It’s impossible to overstate the importance of a documentary like this nor the significance of women like Poly Styrene. Not that there were or are many women like her. She embodies all that was good and true about punk even as she transcends the label and reconfigures every stereotype, turning them all into ironic critique. As gobby misfit frontperson in the band X-Ray Spex, shy, unprepossessing teenager Marianne Joan Elliot-Said, from Bromley, in Kent, blazed a trail through the tail-end of nineteen seventies British pop culture. Songs such as Germ Free Adolescent, The Day the World Turned Day-Glo, and Oh Bondage, Up Yours! dissected and celebrated the experience of disconnection brought about by conflicting identities – or what today is called intersectionality – and the shopping list of oppressions that was standard practice in 70s Britain. As disposable as the plastic she took her name from, Poly Styrene (“My mind is like a plastic bag”) embodied the artificial, the throwaway, our society’s manmade garbage. As the name of her band suggests, she can see right through you and your fake culture and toxic values. Along with Siouxsie Sioux, she became a beacon of off-beat glamour to the queer little child I was back then, so I thoroughly enjoyed watching this account of her life, narrated by her daughter, Céleste Bell. From baffled child to understanding and appreciative adult, Céleste learns to see her mother for the person, and the cultural figure, that she was. Misfit, outcast, misunderstood and dissatisfied, restless, questioning, always seeking some deeper meaning in her life and in her work. As a mixed race, working-class, unconventional looking girl with braces on her teeth, the odds were stacked against Marianne Elliot ever making it big or having any significant cultural impact
The documentary details the precise force of Poly’s performance and message, her stance against – her rage against – the machine, the commodification of everything in the modern world, including identity. It maps the trajectory of Céleste’s discovery, after her death, of her mum’s cultural importance and iconic status. It details the difficulties of not fitting in and we see a bold, intelligent young Poly slowly lose her confidence in the face of a media focus on her looks, weight, and class. In the London punk scene of the late 70s, where Poly Styrene should have been right at home, treated her as a figure of fun and John Lydon, to his shame, is reported to have locked her in his toilet for an hour. For a laugh. She was too sensitive for that shit, and the juvenile, toxic masculinity that prevailed in the London punk scene. A trip to play gigs in New York left her disillusioned and vulnerable and she told her daughter that someone had drugged her and the ensuing trip dismantled her mentally, left her traumatized and in need of solitude. Like Amy Winehouse, like Britney Spears, Sinead O’Connor, the story of Poly Styrene charts a path that leads from excitement and creative exuberance to exhaustion and depression, or death. The media scrutiny of what she wore and how she looked rather than on what she had to say led to frustration and the fatigue from the endless touring and promotion led to a spell in the Maudsley, where she was diagnosed as having schizophrenia. But what others saw as a breakdown and a derailing of her burgeoning career, Poly Styrene herself saw as a breakthrough, into a higher state of consciousness. She turned to Hari Krishna to make sense of her recent experiences. She traveled, as so many did, to India in search of spiritualism that would always be in conflict with the overt capitalism of the music industry. Including interviews with people who were close to her, together with great footage, present a narrative that is as tragic as it is inspirational, this brilliant documentary is as much for those who know her music and those who are hearing her name for the first time. The cultural archive needs more tales of female, working-class creativity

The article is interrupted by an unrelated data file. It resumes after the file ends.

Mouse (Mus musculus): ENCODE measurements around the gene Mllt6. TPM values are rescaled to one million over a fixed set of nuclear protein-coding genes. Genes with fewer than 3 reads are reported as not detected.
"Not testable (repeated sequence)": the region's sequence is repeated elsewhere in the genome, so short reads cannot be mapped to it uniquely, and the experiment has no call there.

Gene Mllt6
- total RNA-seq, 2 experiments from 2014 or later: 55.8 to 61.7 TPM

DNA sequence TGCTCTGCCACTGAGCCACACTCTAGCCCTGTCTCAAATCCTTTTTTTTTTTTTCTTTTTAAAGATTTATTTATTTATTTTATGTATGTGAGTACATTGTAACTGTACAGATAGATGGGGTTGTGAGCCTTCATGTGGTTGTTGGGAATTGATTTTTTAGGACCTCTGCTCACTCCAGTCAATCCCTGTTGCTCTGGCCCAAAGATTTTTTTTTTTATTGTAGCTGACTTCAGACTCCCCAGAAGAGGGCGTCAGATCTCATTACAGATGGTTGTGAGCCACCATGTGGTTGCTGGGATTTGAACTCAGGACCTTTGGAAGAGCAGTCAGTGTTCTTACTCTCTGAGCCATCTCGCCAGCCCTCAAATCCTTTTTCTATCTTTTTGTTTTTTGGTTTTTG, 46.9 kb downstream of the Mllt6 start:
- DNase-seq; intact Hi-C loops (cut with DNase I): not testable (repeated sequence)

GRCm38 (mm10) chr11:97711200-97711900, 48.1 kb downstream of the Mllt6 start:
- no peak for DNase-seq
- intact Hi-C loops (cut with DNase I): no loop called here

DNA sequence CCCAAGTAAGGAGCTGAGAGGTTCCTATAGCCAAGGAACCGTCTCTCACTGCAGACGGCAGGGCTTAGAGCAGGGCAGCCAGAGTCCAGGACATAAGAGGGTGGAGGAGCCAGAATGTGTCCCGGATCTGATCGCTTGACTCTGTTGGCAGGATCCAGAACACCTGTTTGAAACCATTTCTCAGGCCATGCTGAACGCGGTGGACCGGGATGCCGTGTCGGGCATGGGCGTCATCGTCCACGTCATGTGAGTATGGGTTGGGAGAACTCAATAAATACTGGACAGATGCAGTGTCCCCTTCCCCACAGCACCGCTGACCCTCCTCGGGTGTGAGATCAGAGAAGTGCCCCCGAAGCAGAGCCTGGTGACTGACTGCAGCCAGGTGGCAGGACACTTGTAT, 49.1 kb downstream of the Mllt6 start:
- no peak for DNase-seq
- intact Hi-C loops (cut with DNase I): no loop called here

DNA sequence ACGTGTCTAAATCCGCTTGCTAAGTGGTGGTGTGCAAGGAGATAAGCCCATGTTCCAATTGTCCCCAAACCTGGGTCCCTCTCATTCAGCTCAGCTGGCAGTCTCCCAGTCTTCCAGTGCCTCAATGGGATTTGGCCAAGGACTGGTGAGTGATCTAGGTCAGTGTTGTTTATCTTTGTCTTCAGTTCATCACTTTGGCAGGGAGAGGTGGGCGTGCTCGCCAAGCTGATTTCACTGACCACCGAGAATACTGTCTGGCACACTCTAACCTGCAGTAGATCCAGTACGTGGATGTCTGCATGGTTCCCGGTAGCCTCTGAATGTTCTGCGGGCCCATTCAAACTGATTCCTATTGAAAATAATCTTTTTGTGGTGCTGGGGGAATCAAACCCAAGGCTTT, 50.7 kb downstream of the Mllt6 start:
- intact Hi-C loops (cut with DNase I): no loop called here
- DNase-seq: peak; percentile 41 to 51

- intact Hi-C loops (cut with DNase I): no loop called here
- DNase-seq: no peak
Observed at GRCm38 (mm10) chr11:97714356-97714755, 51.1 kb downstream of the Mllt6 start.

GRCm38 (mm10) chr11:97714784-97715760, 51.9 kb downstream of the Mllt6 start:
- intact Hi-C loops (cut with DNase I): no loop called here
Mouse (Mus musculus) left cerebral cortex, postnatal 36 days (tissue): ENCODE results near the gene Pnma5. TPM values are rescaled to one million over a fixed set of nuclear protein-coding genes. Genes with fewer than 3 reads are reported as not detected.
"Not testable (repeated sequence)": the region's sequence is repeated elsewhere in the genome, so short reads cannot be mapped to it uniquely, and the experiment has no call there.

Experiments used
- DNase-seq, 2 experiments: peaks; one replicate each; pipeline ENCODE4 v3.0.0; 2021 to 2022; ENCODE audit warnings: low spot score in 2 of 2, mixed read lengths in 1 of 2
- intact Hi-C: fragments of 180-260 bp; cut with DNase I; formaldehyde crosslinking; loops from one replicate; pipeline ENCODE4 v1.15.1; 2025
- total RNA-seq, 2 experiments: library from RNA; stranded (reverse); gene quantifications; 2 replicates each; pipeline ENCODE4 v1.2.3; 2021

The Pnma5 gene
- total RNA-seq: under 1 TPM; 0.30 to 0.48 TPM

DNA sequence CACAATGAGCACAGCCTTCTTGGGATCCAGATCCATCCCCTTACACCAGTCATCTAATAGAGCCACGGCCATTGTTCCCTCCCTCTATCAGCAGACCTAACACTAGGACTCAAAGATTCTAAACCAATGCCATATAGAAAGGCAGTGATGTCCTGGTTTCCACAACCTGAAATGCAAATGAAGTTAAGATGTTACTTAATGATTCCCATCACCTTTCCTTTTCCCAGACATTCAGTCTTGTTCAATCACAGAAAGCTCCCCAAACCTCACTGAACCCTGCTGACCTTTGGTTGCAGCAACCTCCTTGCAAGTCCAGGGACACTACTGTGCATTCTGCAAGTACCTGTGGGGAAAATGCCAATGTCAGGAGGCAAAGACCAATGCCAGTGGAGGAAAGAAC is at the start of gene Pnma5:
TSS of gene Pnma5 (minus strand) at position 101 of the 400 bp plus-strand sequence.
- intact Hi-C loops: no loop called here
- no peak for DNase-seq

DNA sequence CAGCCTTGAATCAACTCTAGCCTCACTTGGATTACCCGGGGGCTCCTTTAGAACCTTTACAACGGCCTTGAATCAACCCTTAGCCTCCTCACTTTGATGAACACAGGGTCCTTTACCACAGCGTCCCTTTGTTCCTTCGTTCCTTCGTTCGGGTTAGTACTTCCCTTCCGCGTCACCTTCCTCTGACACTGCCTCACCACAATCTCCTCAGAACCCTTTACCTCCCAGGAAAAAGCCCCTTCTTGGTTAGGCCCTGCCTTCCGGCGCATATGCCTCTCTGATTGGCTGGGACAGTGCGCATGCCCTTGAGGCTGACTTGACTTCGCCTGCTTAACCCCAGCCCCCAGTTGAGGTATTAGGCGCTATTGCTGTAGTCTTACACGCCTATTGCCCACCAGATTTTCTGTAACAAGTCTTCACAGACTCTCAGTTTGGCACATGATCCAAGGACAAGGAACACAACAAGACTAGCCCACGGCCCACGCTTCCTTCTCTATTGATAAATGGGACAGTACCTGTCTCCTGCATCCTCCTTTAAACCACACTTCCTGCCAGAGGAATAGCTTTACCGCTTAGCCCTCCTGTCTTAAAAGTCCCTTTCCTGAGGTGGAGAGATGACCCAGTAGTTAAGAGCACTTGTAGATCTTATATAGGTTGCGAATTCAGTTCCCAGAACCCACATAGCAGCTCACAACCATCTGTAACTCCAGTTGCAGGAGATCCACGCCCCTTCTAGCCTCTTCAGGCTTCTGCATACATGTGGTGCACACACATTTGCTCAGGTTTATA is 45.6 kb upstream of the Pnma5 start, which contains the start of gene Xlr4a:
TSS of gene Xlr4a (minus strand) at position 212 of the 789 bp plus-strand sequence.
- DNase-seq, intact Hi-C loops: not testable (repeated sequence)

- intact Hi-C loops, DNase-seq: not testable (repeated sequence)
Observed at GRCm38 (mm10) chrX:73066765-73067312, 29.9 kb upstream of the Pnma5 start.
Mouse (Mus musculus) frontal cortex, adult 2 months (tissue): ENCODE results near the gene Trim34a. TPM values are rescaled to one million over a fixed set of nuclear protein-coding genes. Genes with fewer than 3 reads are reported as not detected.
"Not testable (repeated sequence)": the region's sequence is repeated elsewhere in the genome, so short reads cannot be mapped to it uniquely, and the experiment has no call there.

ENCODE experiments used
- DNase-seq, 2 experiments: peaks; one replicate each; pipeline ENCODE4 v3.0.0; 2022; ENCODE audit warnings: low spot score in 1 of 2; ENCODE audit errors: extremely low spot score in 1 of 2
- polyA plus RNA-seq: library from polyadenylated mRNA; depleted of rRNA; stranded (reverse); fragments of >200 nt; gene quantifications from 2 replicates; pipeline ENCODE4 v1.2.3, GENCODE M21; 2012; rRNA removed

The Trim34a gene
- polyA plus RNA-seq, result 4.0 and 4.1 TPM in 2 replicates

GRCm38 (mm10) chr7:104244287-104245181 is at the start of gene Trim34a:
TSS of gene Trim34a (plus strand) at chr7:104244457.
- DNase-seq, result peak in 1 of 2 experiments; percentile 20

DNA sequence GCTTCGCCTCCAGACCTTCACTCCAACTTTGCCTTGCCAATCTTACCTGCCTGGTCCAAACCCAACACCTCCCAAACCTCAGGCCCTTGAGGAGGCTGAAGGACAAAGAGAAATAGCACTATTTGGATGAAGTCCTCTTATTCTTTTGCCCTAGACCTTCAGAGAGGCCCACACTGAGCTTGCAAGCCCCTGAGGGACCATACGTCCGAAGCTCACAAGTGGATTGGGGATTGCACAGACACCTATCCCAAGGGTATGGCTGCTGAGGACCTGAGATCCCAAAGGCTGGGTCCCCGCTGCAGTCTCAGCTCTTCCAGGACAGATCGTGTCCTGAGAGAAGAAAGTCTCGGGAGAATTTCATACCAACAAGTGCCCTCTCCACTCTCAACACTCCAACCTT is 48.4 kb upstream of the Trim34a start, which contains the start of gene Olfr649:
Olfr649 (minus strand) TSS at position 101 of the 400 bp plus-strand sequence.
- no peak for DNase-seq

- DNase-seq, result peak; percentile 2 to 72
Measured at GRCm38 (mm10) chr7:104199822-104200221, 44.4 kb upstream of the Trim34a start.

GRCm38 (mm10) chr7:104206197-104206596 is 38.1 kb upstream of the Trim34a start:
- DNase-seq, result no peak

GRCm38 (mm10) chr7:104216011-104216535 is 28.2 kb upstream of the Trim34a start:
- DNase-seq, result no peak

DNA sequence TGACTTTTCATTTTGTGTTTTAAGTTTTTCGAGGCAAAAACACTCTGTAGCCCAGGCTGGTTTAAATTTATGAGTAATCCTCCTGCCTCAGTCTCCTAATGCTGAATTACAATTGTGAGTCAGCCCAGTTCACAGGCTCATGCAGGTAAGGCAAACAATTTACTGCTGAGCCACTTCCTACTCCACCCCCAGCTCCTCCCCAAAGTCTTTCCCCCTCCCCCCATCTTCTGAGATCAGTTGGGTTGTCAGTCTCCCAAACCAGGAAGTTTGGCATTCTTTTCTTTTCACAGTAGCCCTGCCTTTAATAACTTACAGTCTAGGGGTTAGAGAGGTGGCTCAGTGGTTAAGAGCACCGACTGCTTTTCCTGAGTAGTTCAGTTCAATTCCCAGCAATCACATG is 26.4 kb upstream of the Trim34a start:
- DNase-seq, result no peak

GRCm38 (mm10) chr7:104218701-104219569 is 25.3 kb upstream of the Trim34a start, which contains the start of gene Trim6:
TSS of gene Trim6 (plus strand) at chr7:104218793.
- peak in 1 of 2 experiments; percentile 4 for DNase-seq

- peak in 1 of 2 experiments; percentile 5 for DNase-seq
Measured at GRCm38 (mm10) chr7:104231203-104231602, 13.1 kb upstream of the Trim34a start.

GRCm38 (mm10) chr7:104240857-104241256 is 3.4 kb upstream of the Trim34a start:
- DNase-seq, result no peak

Available now - online cinema / video-on-demand via Modern Films in UK and Ireland and - streaming / TV
via Sky Arts. USA one-night-only in theaters nationwide on 2/2 followed by an on demand release
on 2/4 & regional screenings via Utopia
Review by Jonathan Kemp
Queerguru London Contributing Editor Jonathan Kemp writes fiction and non-fiction and teaches creative writing at Middlesex University. He is the author of two novels – London Triptych (2010), which won the 2011 Authors’ Club Best First Novel Award, and Ghosting (2015) – and the short-story collection Twentysix. (2011, all published by Myriad Editions). Non-fiction works include The Penetrated Male (2012) and Homotopia?: Gay Identity, Sameness and the Politics of Desire (2015, both Punctum Books).